Wind Developer Ralls Corp. vs. U.S. Government: Case Settled

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After a three-year legal battle, Ralls Corp. and the U.S. government have settled the case over a controversial acquisition of wind projects.

According to a recent announcement from Ralls, the Committee on Foreign Investment in the United States (CFIUS) has agreed to let the company sell the development rights to four wind farms in Oregon to a third-party purchaser to whom the government previously objected. Ralls says the investor is Dr. Xieuxin Tang.

In March 2012, Ralls bought the wind projects from Greek company Terna Energy. However, the U.S. Navy soon after expressed concerns about the location of one of the projects, which was near a naval base that trains pilots of drone aircraft. Ralls agreed to move the project to a different site.

Ralls had failed to notify the CFIUS when it made the wind farm purchases. The CFIUS is an interagency committee of 16 federal agencies that reviews foreign investments in U.S. businesses for national security concerns. Ralls is Chinese backed.

Although submission of proposed deals is voluntary, the committee has authority to unwind transactions that were not submitted for review if the deals raise national security concerns.

After the Navy expressed concerns, the CFIUS contacted Ralls and suggested it file a notice. It did so in June 2012. On Sept. 28, 2012, President Barack Obama issued an order requiring Ralls to remove everything from the sites within 14 days and divest the projects within 90 days. The order also blocked the future use of any turbines made by Sany – a Chinese manufacturer – at the project sites. The two individuals who own Ralls are connected to Sany. Furthermore, the order blocked sale of the projects to any third party unless the buyer complies with the same conditions.Â

Ralls sued in federal court to have the order set aside. It lost the first round, but a U.S. appeals court said in July 2014 that the company should have been shown all unclassified information that led to the government order and given a chance to respond. The court called the refusal by the U.S. government to share any information with Ralls a "clear constitutional violation" of the company's right to due process.

The case has now been settled. Terms of the settlement have not been released, but Ralls said in its recent announcement that it will be able to use Sany turbines in its other U.S. projects. The company has projects in Colorado and Texas.

The long legal process of the Ralls case likely will cause other foreign acquirers to wonder whether they should file a CFIUS notice before closing a deal.

The threshold question in any CFIUS review is whether it involves a covered transaction – a deal that would result in a foreign person having "control" of a U.S. trade or business. Control is broadly defined in the CFIUS regulations, but essentially means the power to direct or decide important matters affecting the business.

For example, the power to appoint and dismiss officers, select new lines of business or control the finances of a company are indicative of control. The control can be direct or indirect, and side agreements or disproportionate voting rights could cause a minority interest holder to control the business. The regulations specify certain minority shareholder protections that do not convey control, such as the power to prevent the sale of all or substantially all of the company's assets. If there is no covered transaction, then the CFIUS does not have the authority to review the deal.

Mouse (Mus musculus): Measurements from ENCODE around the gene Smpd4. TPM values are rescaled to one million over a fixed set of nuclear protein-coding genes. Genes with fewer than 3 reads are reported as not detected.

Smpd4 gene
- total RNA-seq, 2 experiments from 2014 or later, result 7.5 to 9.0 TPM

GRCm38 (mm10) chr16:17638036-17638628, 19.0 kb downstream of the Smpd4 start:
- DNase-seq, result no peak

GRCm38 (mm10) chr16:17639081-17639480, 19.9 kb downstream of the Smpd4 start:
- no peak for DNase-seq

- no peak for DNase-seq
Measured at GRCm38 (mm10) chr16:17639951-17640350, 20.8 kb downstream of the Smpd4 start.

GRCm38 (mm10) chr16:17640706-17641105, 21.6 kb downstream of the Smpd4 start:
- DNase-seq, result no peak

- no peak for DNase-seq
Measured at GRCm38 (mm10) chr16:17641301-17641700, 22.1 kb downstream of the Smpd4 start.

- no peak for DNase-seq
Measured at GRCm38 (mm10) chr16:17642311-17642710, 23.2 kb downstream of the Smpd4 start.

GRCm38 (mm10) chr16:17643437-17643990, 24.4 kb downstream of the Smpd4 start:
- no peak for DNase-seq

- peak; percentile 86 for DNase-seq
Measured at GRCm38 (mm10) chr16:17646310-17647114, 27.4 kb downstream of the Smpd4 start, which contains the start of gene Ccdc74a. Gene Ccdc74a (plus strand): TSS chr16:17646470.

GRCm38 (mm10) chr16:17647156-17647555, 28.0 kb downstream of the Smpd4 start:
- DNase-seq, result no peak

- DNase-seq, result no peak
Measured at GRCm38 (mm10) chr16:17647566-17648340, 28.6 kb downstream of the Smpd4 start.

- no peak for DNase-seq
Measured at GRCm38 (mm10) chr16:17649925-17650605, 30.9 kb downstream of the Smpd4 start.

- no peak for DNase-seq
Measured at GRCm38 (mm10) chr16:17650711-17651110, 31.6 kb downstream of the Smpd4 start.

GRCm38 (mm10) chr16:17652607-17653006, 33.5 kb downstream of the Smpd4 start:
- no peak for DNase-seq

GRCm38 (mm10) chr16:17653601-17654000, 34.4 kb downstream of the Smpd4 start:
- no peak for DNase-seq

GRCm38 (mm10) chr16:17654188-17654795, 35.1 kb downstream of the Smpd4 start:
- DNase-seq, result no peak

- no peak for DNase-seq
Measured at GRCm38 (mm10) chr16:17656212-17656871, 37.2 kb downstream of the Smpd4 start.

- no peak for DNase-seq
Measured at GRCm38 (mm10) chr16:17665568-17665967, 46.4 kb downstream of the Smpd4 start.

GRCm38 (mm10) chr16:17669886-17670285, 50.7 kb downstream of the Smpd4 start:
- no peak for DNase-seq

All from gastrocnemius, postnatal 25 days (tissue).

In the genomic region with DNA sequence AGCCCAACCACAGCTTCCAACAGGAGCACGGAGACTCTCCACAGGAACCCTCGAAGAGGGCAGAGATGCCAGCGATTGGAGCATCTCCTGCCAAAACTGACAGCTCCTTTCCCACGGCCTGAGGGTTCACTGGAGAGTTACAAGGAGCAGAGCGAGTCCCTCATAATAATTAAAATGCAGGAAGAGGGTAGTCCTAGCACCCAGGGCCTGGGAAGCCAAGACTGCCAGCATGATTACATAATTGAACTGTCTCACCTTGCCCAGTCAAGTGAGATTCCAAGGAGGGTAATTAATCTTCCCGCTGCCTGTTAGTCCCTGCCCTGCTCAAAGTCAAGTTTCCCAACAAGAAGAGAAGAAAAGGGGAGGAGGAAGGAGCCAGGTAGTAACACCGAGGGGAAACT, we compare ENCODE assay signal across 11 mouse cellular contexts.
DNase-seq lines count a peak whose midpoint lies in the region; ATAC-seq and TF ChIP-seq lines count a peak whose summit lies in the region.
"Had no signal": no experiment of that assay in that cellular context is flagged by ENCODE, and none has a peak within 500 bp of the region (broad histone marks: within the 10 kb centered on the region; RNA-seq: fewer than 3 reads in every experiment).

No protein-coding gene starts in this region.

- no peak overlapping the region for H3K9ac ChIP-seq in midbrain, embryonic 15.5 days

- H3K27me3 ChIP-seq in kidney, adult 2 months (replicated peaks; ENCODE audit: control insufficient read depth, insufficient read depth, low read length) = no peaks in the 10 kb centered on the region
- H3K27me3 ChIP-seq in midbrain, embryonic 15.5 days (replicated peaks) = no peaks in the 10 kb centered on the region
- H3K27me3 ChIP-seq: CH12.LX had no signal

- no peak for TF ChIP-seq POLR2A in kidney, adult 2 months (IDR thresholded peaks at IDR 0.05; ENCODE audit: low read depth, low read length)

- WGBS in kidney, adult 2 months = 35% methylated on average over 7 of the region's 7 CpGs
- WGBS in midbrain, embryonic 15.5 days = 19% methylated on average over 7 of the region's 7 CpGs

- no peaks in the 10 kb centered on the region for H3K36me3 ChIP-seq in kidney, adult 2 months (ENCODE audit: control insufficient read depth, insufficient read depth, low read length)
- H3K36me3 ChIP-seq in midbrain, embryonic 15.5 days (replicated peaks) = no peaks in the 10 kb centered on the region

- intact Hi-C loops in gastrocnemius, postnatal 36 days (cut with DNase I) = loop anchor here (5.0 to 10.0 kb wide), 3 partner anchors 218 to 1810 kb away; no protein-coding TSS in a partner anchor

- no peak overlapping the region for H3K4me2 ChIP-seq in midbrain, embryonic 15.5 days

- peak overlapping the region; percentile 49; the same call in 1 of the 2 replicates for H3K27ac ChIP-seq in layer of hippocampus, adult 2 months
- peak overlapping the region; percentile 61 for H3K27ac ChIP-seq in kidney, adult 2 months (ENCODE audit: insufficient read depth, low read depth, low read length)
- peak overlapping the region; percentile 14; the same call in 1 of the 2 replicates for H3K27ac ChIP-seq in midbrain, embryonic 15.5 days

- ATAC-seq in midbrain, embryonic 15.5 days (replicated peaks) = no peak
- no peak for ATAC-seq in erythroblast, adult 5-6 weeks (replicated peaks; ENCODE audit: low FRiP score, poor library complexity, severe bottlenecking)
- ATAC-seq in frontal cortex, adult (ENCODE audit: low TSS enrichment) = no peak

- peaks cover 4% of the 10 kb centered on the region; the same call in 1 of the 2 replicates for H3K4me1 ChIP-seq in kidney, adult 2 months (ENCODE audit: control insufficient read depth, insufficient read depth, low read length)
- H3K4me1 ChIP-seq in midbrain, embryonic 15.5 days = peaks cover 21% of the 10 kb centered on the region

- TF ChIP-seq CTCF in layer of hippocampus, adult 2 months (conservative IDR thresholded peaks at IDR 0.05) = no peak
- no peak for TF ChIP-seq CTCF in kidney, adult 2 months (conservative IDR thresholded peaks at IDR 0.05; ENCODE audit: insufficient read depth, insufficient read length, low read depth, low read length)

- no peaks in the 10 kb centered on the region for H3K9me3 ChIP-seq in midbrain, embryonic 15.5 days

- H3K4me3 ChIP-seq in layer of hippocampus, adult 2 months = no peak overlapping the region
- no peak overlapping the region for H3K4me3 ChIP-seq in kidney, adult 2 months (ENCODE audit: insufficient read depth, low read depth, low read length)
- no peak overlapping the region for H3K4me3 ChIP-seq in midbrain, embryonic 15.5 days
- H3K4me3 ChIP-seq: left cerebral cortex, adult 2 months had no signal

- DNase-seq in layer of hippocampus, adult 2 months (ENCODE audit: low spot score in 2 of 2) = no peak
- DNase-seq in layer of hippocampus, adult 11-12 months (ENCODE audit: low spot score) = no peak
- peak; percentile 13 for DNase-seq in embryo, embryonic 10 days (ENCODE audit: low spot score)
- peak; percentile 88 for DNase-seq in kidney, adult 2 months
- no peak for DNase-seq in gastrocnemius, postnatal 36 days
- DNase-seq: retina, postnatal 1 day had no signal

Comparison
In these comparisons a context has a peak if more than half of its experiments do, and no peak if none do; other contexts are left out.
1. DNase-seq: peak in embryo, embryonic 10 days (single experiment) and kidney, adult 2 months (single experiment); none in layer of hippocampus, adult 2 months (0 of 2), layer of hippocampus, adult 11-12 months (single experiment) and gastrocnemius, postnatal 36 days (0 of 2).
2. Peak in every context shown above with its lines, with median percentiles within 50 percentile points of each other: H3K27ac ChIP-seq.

The CFIUS focuses on the national security implications of foreign investments in the U.S. that constitute covered transactions. "National security" is not defined for CFIUS purposes. However, the enabling statute lists factors considered by the CFIUS in determining whether a covered transaction poses a national security risk. Such factors include the potential national security effects on U.S. critical technologies, the long-term projections of U.S. requirements for sources of energy, and other critical resources and critical infrastructure. Critical infrastructure means a physical or virtual system or asset so vital to the U.S. that its incapacity or destruction would have a debilitating impact on national security. Large wind farms should be considered critical infrastructure.

Guidance issued by the U.S. Department of the Treasury makes it clear that the concept of national security should be broadly interpreted and that it includes acquisitions of U.S. businesses outside of the traditional defense sector. The CFIUS does not focus on any particular U.S. business sector. The guidance focuses on two characteristics of a deal: the nature of the U.S. business being acquired and the identity of the foreign person acquiring control of the business. The CFIUS has found that transactions present national security considerations because they involve U.S. businesses that provide goods or services that directly or indirectly contribute to U.S. national security.

The Ralls case also lets us know that proximity to defense or other national security sites is an important factor. The acquirer's identity is particularly relevant if it is controlled by a foreign government.

John Marciano and Keith Martin are partners and Amanda Rosenberg is an associate at the law firm Chadbourne & Parke. They can be reached at jmarciano@chadbourne, kmartin@chadbourne and, respectively.

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